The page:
It is a little more than 19 years since Patience was transferred in the middle of its run from the Opera Comique to the theatre newly built for its accommodation. That it has not been revived is the meantime like the other notable successes of the Gilbert and Sullivan series is, no doubt, due to the fact that the “æsthetic craze” it satirizes so well was still rather a sore point with some people, and could not heretofore claim the reverence due to antiquity. The Maudles, Postlethwaites, and Cimabue Browns have now long joined the majority of ancient types, and Bunthorne and Grosvenor seem to have reached a shadowy land where the mirth of their presentment may procure them immortality.
It is only the minority among the audience of last night who can have remembered that there existed individuals who flopped and posed as Bunthorne is made to do, and of whose eccentricities he was a scarcely exaggerated sample. The craze itself, like all things of the kind, passed away, but the movement of which it was the least estimable feature has conquered so completely that even its adherents can afford to laugh with the rest of the world, and those who have forgotten the existence of the absurdity can find plenty of excruciatingly funny things in the comic opera founded on it, even apart from the antics of the poets and their attendant “love-sick maidens,” whose number has been increased from the original 20.
Almost every quip and tune is remembered and welcomed, and it has not been found necessary to bring the book up to date in more than a very few instances, of which the happiest is perhaps the change of “a threepenny-bus young man” into “a twopenny-tube young man.” The work has worn unexpectedly well, and its presentation compares favourably in nearly all respects with the original production.
The two figures most sorely missed are Miss Jessie Bond and Mr. Rutland Barrington; the Lady Angela seems hardly anything of a part now, though Miss Blanche Gaston Murray makes what she can of it; and though Mr. Henry Lytton is a most presentable Archibald Grosvenor it is impossible not to regret the “blandly passionate” demeanour of Mr. Barrington. Mr. Walter Passmore’s rapid advance in finish makes him very nearly as good a Bunthorne as Mr. Grossmith, and in the title part Miss Isabel Jay is quite as charming as Miss Leonora Braham. Miss Rosina Brandram manages to look almost as massive as her predecessor in the part of Lady Jane, and she gets a great deal more fun out of her part, which she plays with admirable conviction; her singing of the solo with the double-bass obbligato (the instrument used partakes about equally of the characteristics of the violoncello, the viol-da-gamba, and the double-bass) is as artistic as all she does.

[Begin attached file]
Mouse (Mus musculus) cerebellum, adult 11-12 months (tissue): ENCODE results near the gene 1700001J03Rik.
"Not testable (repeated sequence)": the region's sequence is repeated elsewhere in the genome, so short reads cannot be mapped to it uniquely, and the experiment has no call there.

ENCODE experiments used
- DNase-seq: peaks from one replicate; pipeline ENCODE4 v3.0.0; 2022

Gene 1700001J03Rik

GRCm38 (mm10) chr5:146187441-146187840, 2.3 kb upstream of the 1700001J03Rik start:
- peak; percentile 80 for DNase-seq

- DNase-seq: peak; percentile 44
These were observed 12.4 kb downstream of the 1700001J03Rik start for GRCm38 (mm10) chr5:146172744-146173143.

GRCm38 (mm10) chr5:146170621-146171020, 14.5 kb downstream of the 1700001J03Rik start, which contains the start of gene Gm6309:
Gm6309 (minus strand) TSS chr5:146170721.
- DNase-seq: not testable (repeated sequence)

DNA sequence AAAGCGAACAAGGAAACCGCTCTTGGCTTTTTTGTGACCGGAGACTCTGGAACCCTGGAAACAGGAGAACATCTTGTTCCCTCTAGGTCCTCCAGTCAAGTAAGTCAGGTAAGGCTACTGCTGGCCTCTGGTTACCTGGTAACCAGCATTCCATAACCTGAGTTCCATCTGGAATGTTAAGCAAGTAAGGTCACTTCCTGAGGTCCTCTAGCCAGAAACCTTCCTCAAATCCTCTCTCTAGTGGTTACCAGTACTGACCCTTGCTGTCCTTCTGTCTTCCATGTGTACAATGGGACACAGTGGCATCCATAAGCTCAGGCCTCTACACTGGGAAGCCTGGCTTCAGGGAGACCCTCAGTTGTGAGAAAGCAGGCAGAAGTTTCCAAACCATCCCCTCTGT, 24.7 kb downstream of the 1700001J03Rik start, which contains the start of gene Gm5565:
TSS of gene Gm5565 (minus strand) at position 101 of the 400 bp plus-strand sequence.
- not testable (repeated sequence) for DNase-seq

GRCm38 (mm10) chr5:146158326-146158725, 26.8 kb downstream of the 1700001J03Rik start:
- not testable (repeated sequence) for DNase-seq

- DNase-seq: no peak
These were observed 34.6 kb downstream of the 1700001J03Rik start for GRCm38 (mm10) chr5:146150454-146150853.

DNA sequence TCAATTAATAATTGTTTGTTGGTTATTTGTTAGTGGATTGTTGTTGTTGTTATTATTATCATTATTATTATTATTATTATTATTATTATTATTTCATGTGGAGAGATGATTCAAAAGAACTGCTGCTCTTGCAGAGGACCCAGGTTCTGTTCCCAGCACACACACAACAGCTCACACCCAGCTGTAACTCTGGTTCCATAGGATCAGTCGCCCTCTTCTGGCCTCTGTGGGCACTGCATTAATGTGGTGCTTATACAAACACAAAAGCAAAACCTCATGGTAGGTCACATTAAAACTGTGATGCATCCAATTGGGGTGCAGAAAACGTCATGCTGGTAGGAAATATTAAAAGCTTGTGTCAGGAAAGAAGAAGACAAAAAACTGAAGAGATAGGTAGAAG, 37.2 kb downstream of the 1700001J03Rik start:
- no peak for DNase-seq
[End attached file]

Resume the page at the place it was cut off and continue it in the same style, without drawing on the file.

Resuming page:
Miss Jay’s voice suits the music of Patience excellently, and the song with waltz-refrain, a type which was a sine qua non in 1881, goes with much effect. Miss Agnes Fraser has little to do but lead the pretty sextet, but she does it well. Of the three officers, Mr. Jones Hewson is the only one who can quite manage the “flop” which was the great success of the trio in the second act, but Mr. Robert Evett is, though a little lacking in distinction, quite acceptable as the duke, and acts with rather more skill than is usual among tenors. The singing of all the concerted pieces was admirable, and such things as the sextet, or the clever finale à la Verdi to Act I., went to perfection; the whole performance, directed by Mr. François Cellier, comes up to the high level of excellence which is a tradition of the house; and the mounting, stage-management, and scenery are as usual admirable. The first scene is a more or less faithful representation of the castle of Neu-Schwanstein.
Of course there were innumerable encores. “The Magnet and the Churn” as well as the duet between Bunthorne and the Lady Jane – with its strange remembrance of a well-known theme of Nicolai – had to be twice repeated. At the close there were enthusiastic calls, to which Mr. Gilbert and Mr. Carte responded.
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